Music it seems is still the soma of the masses. In an attempt to monetise its large user community, Mashable are reporting that
“MySpace has announced it will sell songs from the 3 million unsigned bands on MySpace.com. The songs will be sold as unprotected MP3s, free from DRM. MySpace co-founder, Chris DeWolfe told Reuters: “Everyone we’ve spoken to definitely wants an alternative to iTunes and the iPod. MySpace could be that alternative.”
The new plugin will be delivered by Snocap, the P2P music distribution service from Napster founder Shawn Fanning. Snocap charges the artists a small distribution fee, and most of the tracks are DRM-free. Unlike the fixed-price model of iTunes, artists on Snocap set their own price.
“MySpace aren’t the only social networking site trying to use music to attract users. America’s second largest social network, Facebook, is already a promoter of iTunes, it’s currently giving away free iTunes tracks to members. YouTube is also getting into the music game: in mid-August the site announced its intention to host “every music video ever created“. And in late July, booming social network Bebo launched Bebo Bands, with a near-identical setup to MySpace music.”
What I especially like about this announcement from MySpace is the fact that there will be no DRM! Personally I am sick and tired of DRM. I have several computers and handheld devices capable of playing MP3 music. e.g the MP3 player I use for running is not the same as my mobile phone which in turn is not the same as my laptop.
Depending on where I am and what I am doing, I like to listen to different playlists. I often wipe my 1GB SD Card clean before reloading it with a new playlist. But copying DRM music which I have “legally” bought onto any of my media players is often a nightmare. The music manager (iTunes, Windows Media Player etc.) should simply synchronise the chosen playlist along with the DRM file stored locally each time but it seems I am only allowed to synchronise (copy) my file three times? So imagine if I was just upgrading my devices a few times or replacing the one’s I might have had stolen or broken, I would be stuffed because I wouldn’t have anymore license copies to use and yet I bought and paid for the music.
At first, to get around this problem, I used TuneBite, a great little program for legitimately overcoming this type of DRM issue. It works very much like the old days of recording radio programs to cassette tape by sitting in the background of your PC, waiting for you to play your DRM enabled music. It then simply records the track as it is playing but this time saves it as an MP3 file freed of DRM. For a while I used to do this for iTunes and MSN Music I purchased but then I found AllTunes, a Russian music download site that delivers quality MP3 files but without the DRM.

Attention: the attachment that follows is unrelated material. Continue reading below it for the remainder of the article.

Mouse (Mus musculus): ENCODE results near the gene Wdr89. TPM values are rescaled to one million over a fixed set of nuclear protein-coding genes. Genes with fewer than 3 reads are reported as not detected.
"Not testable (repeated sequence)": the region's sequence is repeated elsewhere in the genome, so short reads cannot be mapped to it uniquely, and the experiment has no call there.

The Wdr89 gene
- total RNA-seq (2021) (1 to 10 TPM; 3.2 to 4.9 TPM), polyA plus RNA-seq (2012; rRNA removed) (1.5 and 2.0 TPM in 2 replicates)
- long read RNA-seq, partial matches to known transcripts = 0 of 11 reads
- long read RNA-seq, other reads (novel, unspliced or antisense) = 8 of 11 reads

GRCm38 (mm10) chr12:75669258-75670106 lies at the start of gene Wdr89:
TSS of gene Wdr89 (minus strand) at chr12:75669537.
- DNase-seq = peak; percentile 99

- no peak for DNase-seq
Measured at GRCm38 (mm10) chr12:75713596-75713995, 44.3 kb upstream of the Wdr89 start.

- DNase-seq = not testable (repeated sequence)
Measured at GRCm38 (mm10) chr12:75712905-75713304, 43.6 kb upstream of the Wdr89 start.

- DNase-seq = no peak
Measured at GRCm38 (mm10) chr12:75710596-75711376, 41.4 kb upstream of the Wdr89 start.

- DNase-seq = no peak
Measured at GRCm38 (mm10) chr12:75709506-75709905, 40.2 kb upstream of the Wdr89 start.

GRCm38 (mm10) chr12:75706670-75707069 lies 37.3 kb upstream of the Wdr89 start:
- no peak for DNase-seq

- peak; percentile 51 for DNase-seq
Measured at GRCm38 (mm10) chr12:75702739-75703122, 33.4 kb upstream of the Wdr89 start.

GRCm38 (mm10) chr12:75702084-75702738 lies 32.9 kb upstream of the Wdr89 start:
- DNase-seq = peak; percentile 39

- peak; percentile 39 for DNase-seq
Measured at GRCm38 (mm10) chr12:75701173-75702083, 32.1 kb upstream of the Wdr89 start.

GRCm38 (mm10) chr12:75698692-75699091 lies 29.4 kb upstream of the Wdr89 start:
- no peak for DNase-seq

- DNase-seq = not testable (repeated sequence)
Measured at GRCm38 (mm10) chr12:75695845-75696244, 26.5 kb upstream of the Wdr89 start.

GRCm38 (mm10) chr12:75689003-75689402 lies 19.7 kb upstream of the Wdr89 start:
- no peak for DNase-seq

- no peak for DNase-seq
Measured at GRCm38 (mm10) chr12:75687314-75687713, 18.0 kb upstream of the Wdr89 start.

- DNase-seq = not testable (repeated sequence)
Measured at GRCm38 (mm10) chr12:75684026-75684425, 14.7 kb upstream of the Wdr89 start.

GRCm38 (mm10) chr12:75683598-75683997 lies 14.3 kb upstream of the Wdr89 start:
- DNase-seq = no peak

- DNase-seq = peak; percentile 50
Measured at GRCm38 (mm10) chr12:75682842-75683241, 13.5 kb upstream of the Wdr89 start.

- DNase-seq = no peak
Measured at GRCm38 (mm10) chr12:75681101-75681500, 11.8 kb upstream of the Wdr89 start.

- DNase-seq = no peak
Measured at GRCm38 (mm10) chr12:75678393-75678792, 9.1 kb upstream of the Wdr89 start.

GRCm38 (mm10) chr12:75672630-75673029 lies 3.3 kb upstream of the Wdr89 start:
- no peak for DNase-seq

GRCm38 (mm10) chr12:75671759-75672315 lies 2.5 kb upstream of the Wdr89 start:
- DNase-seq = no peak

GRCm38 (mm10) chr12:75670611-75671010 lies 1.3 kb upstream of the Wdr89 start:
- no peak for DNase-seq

Yes I still have to [happily] pay for the music, it’s not an illegal download service like Kazaa or BitTorrent, but now I can copy what ever music I own to all of my MP3 devices, as many times as I like and at a fraction of the cost, the tracks are only $0.17 each or a whole album can be downloaded for less than $2. The price is attractive but not the main driver as I would happily pay more for the convenience of having DRM free quality music.
Right now most of the music industry is putting pressure on the Russian government to close AllTunes but personally while the DRM problem still abates and the download costs keep rising, I for one hope AllTunes sticks around. It is a great example of a web company disrupting the incumbent economic model and forcing the music industry to adapt or die.
So regarding this MySpace announcement, I applaud them for taking this model one stage further. By helping people buy music directly from unsigned bands within their community, at a price the bands wish to set but without the DRM, they are disintermediating the record companies themselves. So it might be too late for signed artists like Sandi Thom, Lilley Allen or the Artic Monkeys, who allegedly made it because of their MySpace popularity but in the future bands might decide this is a better distribution route to fame and fortune i.e dealing directly with their fan base.
As for the costs of touring and running concerts, maybe MySpace will share some of the advertising revenues generated from the unsigned bands MySpace profile with the band. The more popular a band, the more advertising revenue it should generate for MySpace and conversely for the band themselves. I am a firm believer that sites that make [lots of] money from user generated content should share the rewards back with those users who helped make them.
For now iTunes and Windows Media DRM music sites are probably safe, as the mainstream music bands are all signed up but there is nothing to stop any record company using this new distribution mechanism if they want too.
Note: a new product called MyTunes has just launched and like TuneBite it’s there to strip out the AAC DRM from iTunes.